I started my career in the secretarial profession right out of high school. I started as a Receptionist for Alcan Aluminum in Cleveland, OH. I always had my eyes set on working for a President or CEO someday so I decided to closely observe any executive assistant’s behaviors, actions, attitudes, and processes. I listened to how they handled difficult people, walked through the halls with grace and poise, dressed like a real business professional, and admired their ease in handling stressful situations. Over several years, I watched top-notch assistants in various companies until I soon became one. The thing is . . . those ladies never knew I was watching and listening to them so closely; they were an invisible mentor and inspiration.
Our conference attendees thought it was important to mentor in order to add value.
Mentoring, in its most basic form, is one person teaching another. Mentoring relationships often develop on an informal basis, as a result of one person working closely with another person. Any working relationship has the potential to be a mentoring situation.
As a mentor . . .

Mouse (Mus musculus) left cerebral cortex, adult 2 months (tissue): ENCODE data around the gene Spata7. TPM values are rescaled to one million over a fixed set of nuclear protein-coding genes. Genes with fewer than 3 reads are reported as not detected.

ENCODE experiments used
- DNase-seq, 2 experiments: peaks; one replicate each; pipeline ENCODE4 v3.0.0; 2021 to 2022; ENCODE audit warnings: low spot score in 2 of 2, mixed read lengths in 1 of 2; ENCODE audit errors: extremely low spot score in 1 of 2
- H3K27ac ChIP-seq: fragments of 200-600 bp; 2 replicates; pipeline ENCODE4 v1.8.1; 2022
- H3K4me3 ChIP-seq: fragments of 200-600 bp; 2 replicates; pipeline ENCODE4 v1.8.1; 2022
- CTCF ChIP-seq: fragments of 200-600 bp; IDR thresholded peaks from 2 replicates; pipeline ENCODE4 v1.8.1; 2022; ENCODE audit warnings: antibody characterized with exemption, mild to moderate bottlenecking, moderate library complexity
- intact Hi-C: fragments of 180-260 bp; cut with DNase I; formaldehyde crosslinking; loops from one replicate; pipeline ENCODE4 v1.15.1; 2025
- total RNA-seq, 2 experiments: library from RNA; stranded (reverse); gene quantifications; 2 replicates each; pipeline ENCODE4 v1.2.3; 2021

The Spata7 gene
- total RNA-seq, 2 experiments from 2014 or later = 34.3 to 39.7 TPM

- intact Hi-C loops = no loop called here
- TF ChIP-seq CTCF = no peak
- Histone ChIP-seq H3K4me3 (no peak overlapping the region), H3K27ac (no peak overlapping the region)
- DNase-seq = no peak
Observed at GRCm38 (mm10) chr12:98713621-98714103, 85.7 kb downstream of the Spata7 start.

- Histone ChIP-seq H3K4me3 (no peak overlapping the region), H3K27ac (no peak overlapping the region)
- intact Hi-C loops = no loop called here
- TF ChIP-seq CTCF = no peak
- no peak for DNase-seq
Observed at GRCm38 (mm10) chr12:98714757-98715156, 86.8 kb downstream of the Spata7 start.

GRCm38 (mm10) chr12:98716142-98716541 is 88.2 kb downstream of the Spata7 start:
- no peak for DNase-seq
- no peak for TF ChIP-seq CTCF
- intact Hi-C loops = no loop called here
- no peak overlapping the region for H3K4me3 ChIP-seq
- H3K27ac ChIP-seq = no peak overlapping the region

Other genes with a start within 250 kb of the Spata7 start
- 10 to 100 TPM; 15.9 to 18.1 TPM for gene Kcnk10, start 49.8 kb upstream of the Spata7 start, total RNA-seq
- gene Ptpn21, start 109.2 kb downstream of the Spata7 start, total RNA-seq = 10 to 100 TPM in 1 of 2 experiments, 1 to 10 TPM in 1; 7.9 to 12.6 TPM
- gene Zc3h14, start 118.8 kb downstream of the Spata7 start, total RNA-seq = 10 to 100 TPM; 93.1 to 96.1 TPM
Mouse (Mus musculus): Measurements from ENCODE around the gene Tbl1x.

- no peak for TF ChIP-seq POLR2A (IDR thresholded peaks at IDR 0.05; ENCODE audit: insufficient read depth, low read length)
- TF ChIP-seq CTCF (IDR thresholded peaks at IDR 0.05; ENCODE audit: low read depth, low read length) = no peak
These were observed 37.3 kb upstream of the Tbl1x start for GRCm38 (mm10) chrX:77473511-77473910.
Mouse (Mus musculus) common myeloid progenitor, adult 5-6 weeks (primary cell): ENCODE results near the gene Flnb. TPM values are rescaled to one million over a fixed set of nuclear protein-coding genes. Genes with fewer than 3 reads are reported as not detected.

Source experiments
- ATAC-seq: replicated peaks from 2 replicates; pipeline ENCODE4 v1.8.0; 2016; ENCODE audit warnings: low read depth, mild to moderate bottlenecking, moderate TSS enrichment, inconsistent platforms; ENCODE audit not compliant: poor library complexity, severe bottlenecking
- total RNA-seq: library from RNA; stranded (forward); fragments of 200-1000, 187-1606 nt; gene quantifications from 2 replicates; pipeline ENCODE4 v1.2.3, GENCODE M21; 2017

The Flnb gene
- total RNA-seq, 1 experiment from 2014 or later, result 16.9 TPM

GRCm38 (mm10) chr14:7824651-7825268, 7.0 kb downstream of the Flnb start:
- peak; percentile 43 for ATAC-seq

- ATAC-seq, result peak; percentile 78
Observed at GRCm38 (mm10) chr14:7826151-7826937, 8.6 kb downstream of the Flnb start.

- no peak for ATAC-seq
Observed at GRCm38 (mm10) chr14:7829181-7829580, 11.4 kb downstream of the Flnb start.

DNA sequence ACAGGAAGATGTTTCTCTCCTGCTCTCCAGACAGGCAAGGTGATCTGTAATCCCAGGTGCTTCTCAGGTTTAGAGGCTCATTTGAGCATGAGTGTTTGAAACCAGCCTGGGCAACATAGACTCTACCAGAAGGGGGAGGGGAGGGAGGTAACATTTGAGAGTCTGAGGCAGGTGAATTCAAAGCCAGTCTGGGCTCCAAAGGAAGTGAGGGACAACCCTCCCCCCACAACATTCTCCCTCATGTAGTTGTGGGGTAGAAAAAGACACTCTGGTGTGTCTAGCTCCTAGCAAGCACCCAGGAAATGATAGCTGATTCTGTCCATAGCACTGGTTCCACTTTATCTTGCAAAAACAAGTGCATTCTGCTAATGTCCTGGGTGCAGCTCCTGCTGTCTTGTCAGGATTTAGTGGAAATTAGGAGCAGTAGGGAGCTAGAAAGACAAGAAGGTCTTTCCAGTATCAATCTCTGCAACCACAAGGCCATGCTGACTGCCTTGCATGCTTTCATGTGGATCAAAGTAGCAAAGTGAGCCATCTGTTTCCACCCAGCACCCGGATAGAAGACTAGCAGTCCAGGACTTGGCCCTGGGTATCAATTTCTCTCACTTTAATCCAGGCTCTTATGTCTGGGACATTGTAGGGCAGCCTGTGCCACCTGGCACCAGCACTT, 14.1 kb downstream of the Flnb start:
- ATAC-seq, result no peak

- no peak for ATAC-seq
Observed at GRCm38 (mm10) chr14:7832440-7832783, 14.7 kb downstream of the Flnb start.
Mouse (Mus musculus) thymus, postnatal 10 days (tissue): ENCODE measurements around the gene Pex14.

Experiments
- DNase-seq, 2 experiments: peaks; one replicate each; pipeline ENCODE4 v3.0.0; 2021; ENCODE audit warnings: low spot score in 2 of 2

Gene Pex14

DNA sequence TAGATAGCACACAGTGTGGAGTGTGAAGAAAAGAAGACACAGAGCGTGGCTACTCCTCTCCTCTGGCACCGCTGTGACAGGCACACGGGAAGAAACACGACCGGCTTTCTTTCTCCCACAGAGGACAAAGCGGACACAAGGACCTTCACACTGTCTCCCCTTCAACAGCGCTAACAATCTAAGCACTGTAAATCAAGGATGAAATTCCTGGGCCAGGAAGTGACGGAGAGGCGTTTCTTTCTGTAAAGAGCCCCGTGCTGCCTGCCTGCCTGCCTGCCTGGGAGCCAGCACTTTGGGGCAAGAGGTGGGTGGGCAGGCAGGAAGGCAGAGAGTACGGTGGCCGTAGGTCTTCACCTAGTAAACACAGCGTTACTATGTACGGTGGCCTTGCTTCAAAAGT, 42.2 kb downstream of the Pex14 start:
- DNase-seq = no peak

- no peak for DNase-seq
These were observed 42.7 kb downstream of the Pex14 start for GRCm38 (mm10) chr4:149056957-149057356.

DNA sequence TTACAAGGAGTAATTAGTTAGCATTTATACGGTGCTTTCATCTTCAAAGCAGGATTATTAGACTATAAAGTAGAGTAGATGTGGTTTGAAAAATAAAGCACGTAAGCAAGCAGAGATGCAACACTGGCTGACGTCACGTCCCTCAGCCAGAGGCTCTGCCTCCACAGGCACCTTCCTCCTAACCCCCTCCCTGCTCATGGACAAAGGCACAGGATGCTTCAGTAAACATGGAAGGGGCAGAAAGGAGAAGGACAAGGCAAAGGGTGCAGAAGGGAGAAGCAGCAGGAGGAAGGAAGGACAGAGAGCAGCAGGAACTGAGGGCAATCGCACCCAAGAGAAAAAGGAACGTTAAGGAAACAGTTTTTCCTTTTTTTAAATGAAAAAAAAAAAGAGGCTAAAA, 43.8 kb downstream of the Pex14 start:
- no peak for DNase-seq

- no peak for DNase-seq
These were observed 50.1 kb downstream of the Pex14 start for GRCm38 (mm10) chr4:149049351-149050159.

- share your wisdom with a fellow employee, which will teach you the skill of training through explaining how to do certain tasks. You will also master the art of coaching through offering constructive criticism. These are skills that organizations are seeking, skills you will need to succeed in the workplaces of today and tomorrow.
- set an example of professionalism: demonstrate a strong work ethic to a mentee who is eager to follow your lead. By showing your mentee the right way to do things, you help your company create a more qualified team of employees and show you are a team player.
- be prepared to give and take. For a mentor, that may mean being patient and juggling a hectic schedule while answering questions your mentee will undoubtedly have.